The Dow Jones jumped following the news of a divided Congress after the midterm elections.

As the markets opened Wednesday morning after the elections, stock markets showed gains.

Early Tuesday night, analysts called the race – giving the House of Representatives to the Democrats and the Senate to Republicans.

While many key races were still too close to call as of Wednesday morning, it appeared that the Democrats would gain 30 seats in the House (they needed 23 to take the majority) and the Republicans would gain three seats in the Senate.

And one expert explained this divided Congress is just what investors want.

“U.S. stock index futures are pointing to a strong opening on Wall Street after the baseline consensus forecast for U.S. midterm elections proved correct as Democrats won control of the House, while the GOP hung on to the Senate,” a report from Seeking Alpha stated. “History has shown that mixed party control is generally the best combination for equity markets, while the highest-growth stocks can keep putting up terrific numbers even during an economic slowdown. Democrat-friendly sectors, like the biotech cohort which runs counter to Big Pharma, could also get a boost.”

But in the long term, it is unclear what this split will mean as Congress is likely to remain gridlocked on potential legislation.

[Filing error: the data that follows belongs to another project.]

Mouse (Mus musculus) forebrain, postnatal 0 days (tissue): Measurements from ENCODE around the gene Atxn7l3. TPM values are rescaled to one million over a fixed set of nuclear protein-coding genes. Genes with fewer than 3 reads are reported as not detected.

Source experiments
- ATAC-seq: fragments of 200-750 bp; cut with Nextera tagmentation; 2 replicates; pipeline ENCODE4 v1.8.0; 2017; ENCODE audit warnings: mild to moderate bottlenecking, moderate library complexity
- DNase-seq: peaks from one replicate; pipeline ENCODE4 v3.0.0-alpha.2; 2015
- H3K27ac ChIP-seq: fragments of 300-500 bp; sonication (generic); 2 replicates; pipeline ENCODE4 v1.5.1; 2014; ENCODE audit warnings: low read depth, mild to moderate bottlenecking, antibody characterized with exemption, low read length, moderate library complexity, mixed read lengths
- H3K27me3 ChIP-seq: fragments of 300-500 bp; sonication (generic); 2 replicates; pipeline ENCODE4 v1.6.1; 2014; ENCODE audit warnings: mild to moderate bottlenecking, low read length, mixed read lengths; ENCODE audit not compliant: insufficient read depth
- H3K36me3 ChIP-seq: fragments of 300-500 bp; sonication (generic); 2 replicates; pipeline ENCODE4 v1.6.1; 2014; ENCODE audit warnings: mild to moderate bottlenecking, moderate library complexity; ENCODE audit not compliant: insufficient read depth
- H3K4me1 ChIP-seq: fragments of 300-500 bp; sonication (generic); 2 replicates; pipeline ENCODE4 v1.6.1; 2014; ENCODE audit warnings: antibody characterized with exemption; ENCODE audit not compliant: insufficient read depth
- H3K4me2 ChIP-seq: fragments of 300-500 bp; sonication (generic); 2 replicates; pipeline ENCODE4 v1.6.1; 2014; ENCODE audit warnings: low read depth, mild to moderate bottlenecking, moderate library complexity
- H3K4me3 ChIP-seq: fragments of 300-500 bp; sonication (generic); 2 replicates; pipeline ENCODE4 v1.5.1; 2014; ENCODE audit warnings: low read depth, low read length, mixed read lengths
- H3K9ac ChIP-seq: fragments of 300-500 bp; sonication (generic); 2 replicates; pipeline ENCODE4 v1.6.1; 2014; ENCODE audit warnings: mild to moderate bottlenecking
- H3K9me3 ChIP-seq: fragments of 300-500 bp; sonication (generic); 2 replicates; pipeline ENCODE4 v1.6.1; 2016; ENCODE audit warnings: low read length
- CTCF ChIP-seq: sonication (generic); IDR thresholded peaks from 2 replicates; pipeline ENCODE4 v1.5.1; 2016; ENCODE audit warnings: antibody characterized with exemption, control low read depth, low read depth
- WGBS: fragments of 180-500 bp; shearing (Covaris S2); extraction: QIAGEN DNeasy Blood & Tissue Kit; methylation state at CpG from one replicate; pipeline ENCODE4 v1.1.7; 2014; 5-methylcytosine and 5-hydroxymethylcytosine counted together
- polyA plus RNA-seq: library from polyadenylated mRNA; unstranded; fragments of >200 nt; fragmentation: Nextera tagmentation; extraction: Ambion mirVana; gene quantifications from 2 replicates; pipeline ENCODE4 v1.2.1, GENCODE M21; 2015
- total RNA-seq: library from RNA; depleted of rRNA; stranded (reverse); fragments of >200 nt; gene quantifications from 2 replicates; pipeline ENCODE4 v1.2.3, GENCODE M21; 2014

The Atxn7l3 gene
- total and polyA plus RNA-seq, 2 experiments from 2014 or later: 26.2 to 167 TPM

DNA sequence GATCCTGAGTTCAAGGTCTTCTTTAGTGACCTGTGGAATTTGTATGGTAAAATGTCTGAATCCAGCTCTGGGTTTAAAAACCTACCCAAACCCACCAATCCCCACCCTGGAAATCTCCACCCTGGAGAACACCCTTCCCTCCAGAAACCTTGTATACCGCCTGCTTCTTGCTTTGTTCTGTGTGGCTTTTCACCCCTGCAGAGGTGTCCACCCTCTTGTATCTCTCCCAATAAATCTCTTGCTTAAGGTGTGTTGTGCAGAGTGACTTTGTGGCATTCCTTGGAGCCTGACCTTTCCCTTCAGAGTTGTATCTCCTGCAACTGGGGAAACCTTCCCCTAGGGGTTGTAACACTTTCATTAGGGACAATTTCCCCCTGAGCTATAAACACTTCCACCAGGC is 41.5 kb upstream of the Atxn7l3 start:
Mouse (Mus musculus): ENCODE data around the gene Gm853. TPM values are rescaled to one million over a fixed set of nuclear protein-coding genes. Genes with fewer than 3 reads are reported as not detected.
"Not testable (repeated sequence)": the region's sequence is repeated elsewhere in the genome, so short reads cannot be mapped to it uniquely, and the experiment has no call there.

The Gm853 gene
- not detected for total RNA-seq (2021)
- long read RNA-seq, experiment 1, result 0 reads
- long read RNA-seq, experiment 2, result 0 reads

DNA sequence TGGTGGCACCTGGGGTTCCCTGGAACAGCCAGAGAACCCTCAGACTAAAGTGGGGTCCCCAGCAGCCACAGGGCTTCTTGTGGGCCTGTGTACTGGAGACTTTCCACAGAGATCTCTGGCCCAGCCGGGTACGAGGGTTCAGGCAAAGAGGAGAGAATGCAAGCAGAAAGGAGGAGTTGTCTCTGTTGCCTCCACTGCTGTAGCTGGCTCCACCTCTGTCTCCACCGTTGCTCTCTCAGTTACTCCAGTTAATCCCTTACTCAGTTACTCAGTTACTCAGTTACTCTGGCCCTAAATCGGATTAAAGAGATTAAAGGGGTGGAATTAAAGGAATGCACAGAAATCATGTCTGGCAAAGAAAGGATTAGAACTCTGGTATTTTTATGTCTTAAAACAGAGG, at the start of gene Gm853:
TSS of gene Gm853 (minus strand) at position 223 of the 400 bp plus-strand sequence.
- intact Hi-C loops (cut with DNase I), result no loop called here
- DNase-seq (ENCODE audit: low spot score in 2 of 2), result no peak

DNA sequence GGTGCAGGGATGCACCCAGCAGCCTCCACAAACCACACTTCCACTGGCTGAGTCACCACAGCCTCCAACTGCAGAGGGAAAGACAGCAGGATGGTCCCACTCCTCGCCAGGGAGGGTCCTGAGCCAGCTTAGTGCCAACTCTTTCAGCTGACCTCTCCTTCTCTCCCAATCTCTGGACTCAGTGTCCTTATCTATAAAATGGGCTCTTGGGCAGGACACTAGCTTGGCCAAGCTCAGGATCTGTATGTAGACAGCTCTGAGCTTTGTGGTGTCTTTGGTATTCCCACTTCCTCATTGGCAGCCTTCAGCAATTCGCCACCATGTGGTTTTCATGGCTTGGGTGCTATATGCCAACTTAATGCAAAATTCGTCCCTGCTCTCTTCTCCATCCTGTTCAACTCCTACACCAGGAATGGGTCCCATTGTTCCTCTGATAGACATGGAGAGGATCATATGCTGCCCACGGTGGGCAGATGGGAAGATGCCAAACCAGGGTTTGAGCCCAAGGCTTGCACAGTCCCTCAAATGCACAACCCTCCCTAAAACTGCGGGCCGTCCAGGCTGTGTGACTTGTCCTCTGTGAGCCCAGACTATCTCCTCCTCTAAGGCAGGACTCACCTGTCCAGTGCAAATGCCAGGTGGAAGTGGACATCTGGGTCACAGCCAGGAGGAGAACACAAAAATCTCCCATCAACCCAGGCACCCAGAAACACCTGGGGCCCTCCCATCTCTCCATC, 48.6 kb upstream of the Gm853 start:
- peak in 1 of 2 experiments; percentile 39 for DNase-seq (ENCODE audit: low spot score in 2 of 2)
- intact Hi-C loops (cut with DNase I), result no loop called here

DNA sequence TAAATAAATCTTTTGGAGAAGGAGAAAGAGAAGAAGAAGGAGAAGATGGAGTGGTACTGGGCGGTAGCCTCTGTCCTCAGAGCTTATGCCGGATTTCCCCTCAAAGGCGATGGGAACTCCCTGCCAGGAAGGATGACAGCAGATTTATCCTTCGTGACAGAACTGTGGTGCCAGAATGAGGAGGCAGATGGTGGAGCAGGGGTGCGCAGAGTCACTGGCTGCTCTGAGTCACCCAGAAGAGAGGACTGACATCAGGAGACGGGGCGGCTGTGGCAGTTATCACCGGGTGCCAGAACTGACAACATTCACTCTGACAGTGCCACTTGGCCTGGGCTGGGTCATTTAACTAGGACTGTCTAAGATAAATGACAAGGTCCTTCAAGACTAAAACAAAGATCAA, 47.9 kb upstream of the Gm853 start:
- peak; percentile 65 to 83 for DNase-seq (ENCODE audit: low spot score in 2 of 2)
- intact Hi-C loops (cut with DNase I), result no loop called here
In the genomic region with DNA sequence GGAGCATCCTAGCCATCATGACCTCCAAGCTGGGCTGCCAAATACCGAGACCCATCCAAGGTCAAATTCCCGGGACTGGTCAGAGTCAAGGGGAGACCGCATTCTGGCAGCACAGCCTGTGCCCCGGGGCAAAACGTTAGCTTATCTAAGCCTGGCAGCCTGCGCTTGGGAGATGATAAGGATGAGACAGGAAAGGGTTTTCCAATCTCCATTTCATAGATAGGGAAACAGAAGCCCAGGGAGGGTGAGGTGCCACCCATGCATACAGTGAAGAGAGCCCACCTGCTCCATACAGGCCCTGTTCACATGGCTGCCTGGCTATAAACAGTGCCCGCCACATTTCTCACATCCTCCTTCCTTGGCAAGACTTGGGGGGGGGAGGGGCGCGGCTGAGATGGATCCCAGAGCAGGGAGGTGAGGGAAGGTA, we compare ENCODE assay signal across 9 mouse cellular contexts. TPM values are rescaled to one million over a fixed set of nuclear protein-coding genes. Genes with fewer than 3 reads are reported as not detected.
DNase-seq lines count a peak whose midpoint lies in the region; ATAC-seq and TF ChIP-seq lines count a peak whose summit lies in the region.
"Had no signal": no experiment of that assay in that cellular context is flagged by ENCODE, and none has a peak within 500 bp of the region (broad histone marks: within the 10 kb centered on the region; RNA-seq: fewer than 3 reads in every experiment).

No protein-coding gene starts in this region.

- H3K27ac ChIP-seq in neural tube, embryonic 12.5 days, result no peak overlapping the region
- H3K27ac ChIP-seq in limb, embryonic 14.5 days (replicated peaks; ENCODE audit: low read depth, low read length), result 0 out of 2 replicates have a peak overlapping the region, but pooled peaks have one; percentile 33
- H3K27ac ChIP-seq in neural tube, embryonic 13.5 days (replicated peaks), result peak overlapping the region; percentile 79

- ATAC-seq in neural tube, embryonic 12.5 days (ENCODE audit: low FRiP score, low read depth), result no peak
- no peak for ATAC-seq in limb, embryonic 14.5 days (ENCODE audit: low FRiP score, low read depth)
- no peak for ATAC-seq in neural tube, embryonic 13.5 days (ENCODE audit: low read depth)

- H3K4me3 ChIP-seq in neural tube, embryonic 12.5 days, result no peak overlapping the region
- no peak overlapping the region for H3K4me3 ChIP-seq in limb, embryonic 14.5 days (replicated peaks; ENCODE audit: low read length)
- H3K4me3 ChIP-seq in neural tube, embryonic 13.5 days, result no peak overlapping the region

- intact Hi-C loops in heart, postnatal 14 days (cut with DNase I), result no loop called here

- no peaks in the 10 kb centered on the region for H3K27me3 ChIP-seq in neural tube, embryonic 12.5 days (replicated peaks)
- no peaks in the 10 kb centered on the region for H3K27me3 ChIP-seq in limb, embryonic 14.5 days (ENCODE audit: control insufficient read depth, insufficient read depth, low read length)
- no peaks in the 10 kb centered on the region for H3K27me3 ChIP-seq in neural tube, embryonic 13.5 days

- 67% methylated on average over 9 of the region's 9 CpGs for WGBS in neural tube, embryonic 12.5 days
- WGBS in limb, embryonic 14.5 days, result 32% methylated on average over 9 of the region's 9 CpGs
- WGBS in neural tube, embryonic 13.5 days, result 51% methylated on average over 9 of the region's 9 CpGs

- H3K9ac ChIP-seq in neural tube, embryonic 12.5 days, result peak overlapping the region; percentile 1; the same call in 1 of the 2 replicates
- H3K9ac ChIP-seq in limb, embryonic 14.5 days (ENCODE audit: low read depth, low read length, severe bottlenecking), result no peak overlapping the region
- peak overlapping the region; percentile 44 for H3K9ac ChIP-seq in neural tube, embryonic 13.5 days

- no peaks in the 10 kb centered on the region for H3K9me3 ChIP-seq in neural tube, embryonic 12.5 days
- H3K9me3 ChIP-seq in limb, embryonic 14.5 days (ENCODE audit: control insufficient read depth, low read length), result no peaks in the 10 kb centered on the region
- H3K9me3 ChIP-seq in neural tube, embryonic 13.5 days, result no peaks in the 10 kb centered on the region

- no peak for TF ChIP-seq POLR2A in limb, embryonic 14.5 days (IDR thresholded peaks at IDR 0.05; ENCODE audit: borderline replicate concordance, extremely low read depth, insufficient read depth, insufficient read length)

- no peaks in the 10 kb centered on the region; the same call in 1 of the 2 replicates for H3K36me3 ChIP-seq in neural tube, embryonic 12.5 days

Many experts have already been projecting a recession in 2020 or even as early as 2019. Now, this split could hinder Congress from taking action that could help strengthen the economy against an upcoming recession.

“The Democrats were widely expected to win control of the House in yesterday’s midterm elections and the results set the stage for two years of legislative gridlock,” Capital Economics Economist Andrew Hunter wrote in a report. “President Donald Trump and the Democrats could work together to boost infrastructure spending, but there is probably more chance of an extended government shutdown.”

But so far, experts have insisted that their economic outlook remains unchanged by the midterm elections.

“Overall, the midterms are unlikely to have a significant bearing on the economy,” Hunter said. “But they probably raise the risk that political uncertainty once again becomes the dominant theme over the next couple of years.”

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